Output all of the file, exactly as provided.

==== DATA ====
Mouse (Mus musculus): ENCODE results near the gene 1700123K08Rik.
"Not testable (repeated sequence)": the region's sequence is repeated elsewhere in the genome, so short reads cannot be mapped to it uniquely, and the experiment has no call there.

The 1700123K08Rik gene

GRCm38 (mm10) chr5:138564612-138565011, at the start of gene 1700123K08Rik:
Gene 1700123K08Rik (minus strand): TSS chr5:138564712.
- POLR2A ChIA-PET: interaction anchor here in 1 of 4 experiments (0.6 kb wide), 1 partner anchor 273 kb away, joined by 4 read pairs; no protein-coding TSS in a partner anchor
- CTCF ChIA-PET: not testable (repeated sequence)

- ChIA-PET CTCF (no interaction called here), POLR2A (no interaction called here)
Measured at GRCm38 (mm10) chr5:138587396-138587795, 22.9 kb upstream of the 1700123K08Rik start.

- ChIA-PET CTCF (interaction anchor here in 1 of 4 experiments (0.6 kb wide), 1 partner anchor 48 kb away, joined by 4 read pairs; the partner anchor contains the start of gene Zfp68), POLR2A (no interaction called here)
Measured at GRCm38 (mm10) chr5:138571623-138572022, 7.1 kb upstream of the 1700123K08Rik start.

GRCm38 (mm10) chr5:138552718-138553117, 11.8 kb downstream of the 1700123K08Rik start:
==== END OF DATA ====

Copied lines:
Mouse (Mus musculus): ENCODE results near the gene 1700123K08Rik.
"Not testable (repeated sequence)": the region's sequence is repeated elsewhere in the genome, so short reads cannot be mapped to it uniquely, and the experiment has no call there.

The 1700123K08Rik gene

GRCm38 (mm10) chr5:138564612-138565011, at the start of gene 1700123K08Rik:
Gene 1700123K08Rik (minus strand): TSS chr5:138564712.
- POLR2A ChIA-PET: interaction anchor here in 1 of 4 experiments (0.6 kb wide), 1 partner anchor 273 kb away, joined by 4 read pairs; no protein-coding TSS in a partner anchor
- CTCF ChIA-PET: not testable (repeated sequence)

- ChIA-PET CTCF (no interaction called here), POLR2A (no interaction called here)
Measured at GRCm38 (mm10) chr5:138587396-138587795, 22.9 kb upstream of the 1700123K08Rik start.

- ChIA-PET CTCF (interaction anchor here in 1 of 4 experiments (0.6 kb wide), 1 partner anchor 48 kb away, joined by 4 read pairs; the partner anchor contains the start of gene Zfp68), POLR2A (no interaction called here)
Measured at GRCm38 (mm10) chr5:138571623-138572022, 7.1 kb upstream of the 1700123K08Rik start.

GRCm38 (mm10) chr5:138552718-138553117, 11.8 kb downstream of the 1700123K08Rik start: